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Recently Basic structure doctrine completed its 50 years. Supreme Court in its landmark Kesavananda Bharti Judgment came up with this doctrine in 1973. Supreme Court though it’s various judgements thereafter has highlighted features of basic structure.



  • The origins of the basic structure doctrine are found in the post-war German Constitution law which, after the Nazi regime, was amended to protect some basic laws.
  • In case of INDIA, the doctrine of Basic Structure was evolved by the Supreme Court in the 1973 landmark ruling in Kesavananda Bharati v State of Kerala.
  • In a 7-6 verdict, a 13-judge Constitution Bench ruled that the ‘basic structure’ of the Constitution is inviolable, and could not be amended by Parliament.
  • It is a form of judicial review that is used to test the legality of any legislation by the courts.
  • This doctrine is applied to constitutional amendments to ensure that the amendment does not dilute the fundamentals of the Constitutional itself.
  • It is regarded as a check on majoritarian impulses of the Parliament and checks its substantive limits on the power to amend the Constitution.


The ever-evolving doctrine of Basic Structure got its shape after a result of endless tussles between the judiciary and the executive led by then Prime Minister Indira Gandhi.

The chronology of events is as follows-

  • After a reversal of key legislation by the judiciary including land reforms, nationalization of banks, abolition of privy purse etc.
  • The Parliament by enacting the 24th Amendment Act (1971) brought in a constitutional amendment to give itself the power to amend any part of the Constitution and passed a law to make the legislations free from judicial scrutiny.
  • Then the judiciary responded in landmark Kesavananda Bharati Case(1973) that the constituent power of Parliament under Article 368 does not enable it to alter the ‘basic structure’ of the Constitution.
  • The doctrine of basic structure of the constitution was reaffirmed and applied by the Supreme Court in the Indira Nehru Gandhi case (1975) too.
  • Again, Parliament reacted by enacting 42nd Constitutional Amendment Act.
  • This Act amended Article 368 and declared that there is no limitation on the constituent power of Parliament and no amendment can be questioned in any court on any ground including that of the contravention of any of the Fundamental Rights.
  • The Supreme Court in the Minerva Mills case(1980) invalidated this provision as it excluded judicial review which is a ‘basic feature’ of the Constitution.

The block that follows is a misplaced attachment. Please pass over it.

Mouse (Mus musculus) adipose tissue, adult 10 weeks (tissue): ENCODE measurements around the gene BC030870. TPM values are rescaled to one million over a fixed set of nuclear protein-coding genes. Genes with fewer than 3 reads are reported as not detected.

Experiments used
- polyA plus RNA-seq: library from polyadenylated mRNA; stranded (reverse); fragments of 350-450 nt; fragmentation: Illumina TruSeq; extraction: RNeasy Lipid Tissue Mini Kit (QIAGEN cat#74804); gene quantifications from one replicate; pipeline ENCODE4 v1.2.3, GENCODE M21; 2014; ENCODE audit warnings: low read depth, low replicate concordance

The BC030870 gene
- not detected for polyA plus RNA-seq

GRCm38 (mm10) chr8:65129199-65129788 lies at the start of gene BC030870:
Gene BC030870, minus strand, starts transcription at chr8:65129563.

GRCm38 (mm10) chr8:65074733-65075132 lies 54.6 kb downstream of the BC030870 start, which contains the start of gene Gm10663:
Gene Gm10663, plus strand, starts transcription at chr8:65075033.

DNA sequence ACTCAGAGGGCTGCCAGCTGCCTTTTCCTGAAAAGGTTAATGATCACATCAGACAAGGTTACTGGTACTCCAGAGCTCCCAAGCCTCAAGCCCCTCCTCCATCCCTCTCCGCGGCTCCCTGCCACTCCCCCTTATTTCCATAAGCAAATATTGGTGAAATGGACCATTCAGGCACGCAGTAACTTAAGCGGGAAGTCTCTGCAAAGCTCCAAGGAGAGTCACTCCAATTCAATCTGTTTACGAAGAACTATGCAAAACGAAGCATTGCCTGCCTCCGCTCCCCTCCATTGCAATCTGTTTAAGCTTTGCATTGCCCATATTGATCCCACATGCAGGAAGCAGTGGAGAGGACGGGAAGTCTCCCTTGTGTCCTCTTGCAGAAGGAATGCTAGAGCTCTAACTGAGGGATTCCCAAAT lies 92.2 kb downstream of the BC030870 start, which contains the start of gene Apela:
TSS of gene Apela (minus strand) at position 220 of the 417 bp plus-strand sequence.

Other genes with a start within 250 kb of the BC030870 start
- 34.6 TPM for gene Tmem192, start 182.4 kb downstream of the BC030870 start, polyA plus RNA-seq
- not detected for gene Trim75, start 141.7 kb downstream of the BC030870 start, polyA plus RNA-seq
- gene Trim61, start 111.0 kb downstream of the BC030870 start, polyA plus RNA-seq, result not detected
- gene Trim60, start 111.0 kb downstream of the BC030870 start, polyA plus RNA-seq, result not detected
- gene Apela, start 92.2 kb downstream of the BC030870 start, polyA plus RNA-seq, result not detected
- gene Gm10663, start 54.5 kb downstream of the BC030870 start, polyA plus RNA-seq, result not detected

• Again in the Waman Rao case(1981), the Supreme Court adhered to the doctrine of the ‘basic structure’ and further clarified that it would apply to constitutional amendments enacted after April 24, 1973.


  • The Basic Structure cannot be found in any particular Article of the Constitution and goes beyond the written word of the constitutional text.
  • In the Kesavananda ruling, the Supreme Court cited several aspects of the Constitution that could be identified as “basic features” of the document but added that it was not an exhaustive list.
  • From the various judgements, the following have emerged as ‘basic features’ of the Constitution or elements of the ‘basic structure’ of the constitution:
  1. Supremacy of the Constitution.
  2. Sovereign, democratic and republican nature of the Indian polity.
  3. Secular character of the Constitution.
  4. Separation of powers between the legislature, the executive and the judiciary.
  5. Federal character of the Constitution.
  6. Unity and integrity of the nation.
  7. Welfare state (socio-economic justice).
  8. Judicial review.
  9. Freedom and dignity of the individual.
  10. Parliamentary system.
  11. Rule of law.
  12. Harmony and balance between Fundamental Rights and Directive Principles.
  13. Principle of equality.
  14. Free and fair elections.
  15. Independence of Judiciary.
  16. Limited power of Parliament to amend the Constitution.
  17. Effective access to justice.
  18. Principles (or essence) underlying fundamental rights.
  19. Powers of the Supreme Court under Articles 32, 136, 141 and 142.
  20. Powers of the High Courts under Articles 226 and 227.


Despite considered an innovative and novel method to uphold the basic tenets of constitution, it is often criticised due to following reasons:

  • It is not found in the text of the Constitution itself.
  • Judiciary by the virtue of this doctrine is encroaching upon the Parliament’s power of legislation.
  • Senior advocate Raju Ramachandran have argued that the power of “unelected judges” to strike down amendments to the Constitution on the basis of this doctrine is “anti-democratic and counter-majoritarian.”


Kesavananda Bharati verdict had made it clear that judicial review is not a means to usurp parliamentary sovereignty but only part of a “system of checks and balances” to ensure constitutional functionaries do not exceed their limits.

Chief Justice Patanjali Shas tri way back in 1952 in State of Madras versus V.G. Row case said that judicial review was undertaken by the courts “not out of any desire to tilt at legislative authority in a crusader’s spirit, but in discharge of a duty plainly laid down upon them by the Constitution”.


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